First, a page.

Thomas Brudenell, Lord Cardigan, was the most infamous example of the mess into which the army was getting itself during the decades after Waterloo, but there were other contenders for that dubious distinction. Brudenell does not feature in the pages of this latest chronicle of the life of Major (Acting Lieutenant-Colonel) Matthew Hervey, but the man who ordered him to charge at Balaklava, his brother-in-law Lord Bingham, later Earl of Lucan, is remarked on. Bingham had joined the army after Waterloo, straight from school, but before buying command of the 17th Lancers for a record sum, and before he was thirty, he had seen no active service. Indeed, he had spent remarkably little time at actual duty. After command of the Seventeenth, Bingham went onto half-pay – another anomaly of the purchase system, whereby a man could retire from active soldiering, but if he had the right connections could continue to be promoted. Between 1837 and 1854, Bingham went from lieutenant-colonel to lieutenant-general (four ranks higher) without so much as attending a field day.

Today's National Curriculum, with its stress on 'empathizing' in the study of history, would no doubt phrase the exam question thus: 'How would you feel, as a veteran of real fighting, to have men promoted over you merely because they had money?' And doubtless there would be an A* for the candidate who wrote of how wretched he would feel, the victim of aristocratic oppression, but that he could do nothing for fear of the lash or whatever it was that officers were punished with. But the sort of student who gained a top grade in the old 'O' Levels would write something along the lines of 'but there again, the Duke of Wellington's rise had not been so very different from the Earl of Lucan's . . .'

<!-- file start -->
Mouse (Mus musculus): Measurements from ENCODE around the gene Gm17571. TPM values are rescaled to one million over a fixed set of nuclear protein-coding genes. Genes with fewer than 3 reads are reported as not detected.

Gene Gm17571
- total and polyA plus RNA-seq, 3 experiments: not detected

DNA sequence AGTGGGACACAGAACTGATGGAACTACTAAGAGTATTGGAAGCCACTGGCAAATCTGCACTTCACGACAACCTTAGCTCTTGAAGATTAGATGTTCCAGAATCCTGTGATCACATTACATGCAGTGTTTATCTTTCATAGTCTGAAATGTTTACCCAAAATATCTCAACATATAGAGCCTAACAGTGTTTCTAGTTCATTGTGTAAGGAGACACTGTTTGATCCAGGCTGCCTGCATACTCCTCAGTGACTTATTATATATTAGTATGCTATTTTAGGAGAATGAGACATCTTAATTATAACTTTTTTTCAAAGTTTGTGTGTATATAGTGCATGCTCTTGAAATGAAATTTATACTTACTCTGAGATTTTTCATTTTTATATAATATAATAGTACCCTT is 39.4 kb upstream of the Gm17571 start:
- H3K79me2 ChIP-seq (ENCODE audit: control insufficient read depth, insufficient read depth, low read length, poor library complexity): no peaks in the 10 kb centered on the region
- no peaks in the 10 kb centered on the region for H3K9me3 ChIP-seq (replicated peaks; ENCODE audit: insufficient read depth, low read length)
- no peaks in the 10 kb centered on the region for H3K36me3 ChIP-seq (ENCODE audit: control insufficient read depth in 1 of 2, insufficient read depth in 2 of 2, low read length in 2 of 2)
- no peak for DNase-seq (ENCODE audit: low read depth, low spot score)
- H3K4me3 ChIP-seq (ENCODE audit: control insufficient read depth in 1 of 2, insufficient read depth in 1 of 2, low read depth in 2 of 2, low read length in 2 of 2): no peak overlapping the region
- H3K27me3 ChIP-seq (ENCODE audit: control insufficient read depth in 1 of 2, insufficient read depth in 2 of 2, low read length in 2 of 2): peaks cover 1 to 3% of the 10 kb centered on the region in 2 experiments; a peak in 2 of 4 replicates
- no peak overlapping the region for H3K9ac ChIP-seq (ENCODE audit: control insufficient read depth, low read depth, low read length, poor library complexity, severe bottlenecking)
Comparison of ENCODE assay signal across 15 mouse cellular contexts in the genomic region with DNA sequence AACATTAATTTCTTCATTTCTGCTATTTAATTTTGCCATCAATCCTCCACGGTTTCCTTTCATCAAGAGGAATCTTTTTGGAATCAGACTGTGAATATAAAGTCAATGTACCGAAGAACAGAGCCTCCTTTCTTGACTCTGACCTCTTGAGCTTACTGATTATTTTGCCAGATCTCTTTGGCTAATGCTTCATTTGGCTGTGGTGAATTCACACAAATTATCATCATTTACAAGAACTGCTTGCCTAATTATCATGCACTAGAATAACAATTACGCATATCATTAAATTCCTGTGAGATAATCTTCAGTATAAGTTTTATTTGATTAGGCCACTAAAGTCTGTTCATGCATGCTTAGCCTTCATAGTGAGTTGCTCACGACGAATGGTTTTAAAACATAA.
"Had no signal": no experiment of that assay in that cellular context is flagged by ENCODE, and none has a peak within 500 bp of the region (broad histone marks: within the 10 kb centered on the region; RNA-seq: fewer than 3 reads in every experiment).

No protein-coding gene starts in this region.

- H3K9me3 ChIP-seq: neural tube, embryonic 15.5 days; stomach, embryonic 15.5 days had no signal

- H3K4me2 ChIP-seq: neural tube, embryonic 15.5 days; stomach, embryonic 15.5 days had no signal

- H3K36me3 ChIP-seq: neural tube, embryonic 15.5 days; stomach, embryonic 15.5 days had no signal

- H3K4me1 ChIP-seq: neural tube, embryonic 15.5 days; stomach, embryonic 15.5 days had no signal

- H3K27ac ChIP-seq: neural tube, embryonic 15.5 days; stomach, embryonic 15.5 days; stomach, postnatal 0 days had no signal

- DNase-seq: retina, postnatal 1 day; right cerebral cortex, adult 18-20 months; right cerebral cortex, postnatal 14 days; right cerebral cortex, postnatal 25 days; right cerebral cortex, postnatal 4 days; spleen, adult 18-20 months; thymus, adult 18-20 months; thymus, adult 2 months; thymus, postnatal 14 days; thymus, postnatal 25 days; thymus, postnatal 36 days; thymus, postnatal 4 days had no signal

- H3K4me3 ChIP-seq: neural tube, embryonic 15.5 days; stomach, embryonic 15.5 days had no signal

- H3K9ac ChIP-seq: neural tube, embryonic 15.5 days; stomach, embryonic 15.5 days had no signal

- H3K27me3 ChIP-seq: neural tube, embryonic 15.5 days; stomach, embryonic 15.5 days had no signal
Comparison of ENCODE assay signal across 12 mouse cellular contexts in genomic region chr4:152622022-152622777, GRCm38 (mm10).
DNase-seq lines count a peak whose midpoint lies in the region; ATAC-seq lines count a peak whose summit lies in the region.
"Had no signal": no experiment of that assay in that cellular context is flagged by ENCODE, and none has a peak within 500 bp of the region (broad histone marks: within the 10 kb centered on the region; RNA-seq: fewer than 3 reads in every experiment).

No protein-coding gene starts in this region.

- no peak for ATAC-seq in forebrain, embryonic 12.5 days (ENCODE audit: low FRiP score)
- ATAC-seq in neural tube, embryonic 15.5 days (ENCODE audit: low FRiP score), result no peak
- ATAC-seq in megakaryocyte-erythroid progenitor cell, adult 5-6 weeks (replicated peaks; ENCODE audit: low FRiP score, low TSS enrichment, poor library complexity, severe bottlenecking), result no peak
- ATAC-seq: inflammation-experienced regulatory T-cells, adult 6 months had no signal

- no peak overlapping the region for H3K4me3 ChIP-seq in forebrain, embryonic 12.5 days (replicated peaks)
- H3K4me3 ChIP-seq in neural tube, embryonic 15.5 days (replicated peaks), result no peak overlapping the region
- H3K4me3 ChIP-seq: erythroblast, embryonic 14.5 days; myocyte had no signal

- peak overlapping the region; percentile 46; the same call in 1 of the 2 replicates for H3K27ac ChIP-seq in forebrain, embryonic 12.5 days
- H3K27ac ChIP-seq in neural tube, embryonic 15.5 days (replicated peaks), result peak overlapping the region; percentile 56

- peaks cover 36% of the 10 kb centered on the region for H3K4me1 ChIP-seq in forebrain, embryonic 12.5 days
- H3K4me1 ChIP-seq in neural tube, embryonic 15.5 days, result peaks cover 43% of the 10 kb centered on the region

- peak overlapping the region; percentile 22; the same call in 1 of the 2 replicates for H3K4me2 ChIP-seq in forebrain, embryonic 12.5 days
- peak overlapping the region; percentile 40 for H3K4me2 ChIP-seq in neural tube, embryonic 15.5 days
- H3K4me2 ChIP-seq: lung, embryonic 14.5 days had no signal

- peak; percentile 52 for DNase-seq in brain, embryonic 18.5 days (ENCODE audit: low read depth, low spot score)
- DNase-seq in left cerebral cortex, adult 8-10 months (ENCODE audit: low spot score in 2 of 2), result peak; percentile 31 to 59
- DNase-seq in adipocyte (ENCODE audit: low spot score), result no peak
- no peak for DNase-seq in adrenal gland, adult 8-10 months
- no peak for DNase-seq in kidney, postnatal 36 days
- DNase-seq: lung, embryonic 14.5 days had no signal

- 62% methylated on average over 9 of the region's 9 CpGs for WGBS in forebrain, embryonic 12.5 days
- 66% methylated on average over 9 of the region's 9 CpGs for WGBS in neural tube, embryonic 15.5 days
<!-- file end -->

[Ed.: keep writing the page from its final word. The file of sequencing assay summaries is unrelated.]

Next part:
* * *

It is 1828, and Matthew Hervey is thirty-seven. He is major (second in command) of the 6th Light Dragoons, though still nominally in command of a troop on detachment to the Cape Colony; and he has acting lieutenant- colonel's rank for command of the recently raised Cape Mounted Rifles. He has just made a textbook marriage, and his old friend and mentor, Daniel Coates, has left him a deal of money with which to advance himself. He is at a crossroads, a watershed, a pivot point – whichever is the most appropriate word for that magic number thirty-seven – which even in today's army is still the age at which a man's career is best sounded. Matthew Hervey has come a long way since that day in 1808 when the second son of the Horningsham parsonage, straight from Shrewsbury School, joined his regiment. Like Cromwell, he carried with him his Prayer Book on campaign; although unlike Cromwell, his religion was never militant, rather that of the clean young Englishman. Now, in this tenth instalment of the Hervey chronicles, the Prayer Book is altogether less well thumbed, though the sabre is no less bloody.